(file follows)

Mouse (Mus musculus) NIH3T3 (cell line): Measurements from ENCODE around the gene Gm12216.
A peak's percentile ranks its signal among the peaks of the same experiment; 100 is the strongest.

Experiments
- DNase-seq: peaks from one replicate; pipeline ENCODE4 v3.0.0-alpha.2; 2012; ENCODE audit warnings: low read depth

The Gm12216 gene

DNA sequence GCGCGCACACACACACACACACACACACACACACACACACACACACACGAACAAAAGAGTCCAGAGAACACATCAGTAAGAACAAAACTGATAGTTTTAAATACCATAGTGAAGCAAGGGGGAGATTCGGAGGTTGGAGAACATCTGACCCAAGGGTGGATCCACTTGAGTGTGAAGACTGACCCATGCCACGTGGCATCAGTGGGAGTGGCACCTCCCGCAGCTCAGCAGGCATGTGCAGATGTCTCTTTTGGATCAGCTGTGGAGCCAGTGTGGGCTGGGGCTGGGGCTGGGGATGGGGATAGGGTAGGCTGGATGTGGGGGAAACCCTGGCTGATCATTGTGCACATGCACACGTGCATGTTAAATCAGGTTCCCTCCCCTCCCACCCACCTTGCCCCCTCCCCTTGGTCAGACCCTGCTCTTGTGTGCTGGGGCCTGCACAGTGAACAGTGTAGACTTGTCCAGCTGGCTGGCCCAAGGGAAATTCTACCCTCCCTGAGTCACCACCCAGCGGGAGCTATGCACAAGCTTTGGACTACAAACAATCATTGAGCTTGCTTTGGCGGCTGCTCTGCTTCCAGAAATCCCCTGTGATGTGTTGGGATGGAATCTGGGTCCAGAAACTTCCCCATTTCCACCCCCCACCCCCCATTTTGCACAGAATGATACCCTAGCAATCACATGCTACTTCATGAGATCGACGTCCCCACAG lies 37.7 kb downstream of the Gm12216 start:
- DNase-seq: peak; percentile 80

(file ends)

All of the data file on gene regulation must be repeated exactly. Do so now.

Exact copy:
Mouse (Mus musculus) NIH3T3 (cell line): Measurements from ENCODE around the gene Gm12216.
A peak's percentile ranks its signal among the peaks of the same experiment; 100 is the strongest.

Experiments
- DNase-seq: peaks from one replicate; pipeline ENCODE4 v3.0.0-alpha.2; 2012; ENCODE audit warnings: low read depth

The Gm12216 gene

DNA sequence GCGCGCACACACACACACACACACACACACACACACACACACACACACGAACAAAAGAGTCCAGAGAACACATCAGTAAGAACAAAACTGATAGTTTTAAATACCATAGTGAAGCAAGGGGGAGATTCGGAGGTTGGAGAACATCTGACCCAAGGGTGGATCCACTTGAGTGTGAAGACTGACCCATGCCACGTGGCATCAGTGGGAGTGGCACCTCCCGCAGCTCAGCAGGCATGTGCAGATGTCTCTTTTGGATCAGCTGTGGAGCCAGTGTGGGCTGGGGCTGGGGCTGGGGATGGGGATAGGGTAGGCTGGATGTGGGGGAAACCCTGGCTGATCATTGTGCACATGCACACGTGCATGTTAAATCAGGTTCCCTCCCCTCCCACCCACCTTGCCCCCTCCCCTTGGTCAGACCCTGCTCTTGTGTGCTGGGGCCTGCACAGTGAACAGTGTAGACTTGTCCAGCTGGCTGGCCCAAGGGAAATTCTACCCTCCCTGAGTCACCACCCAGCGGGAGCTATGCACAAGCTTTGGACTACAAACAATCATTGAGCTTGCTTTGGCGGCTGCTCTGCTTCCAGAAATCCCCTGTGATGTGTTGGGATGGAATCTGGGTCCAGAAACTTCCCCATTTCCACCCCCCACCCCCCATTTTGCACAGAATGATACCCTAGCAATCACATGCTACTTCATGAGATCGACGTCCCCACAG lies 37.7 kb downstream of the Gm12216 start:
- DNase-seq: peak; percentile 80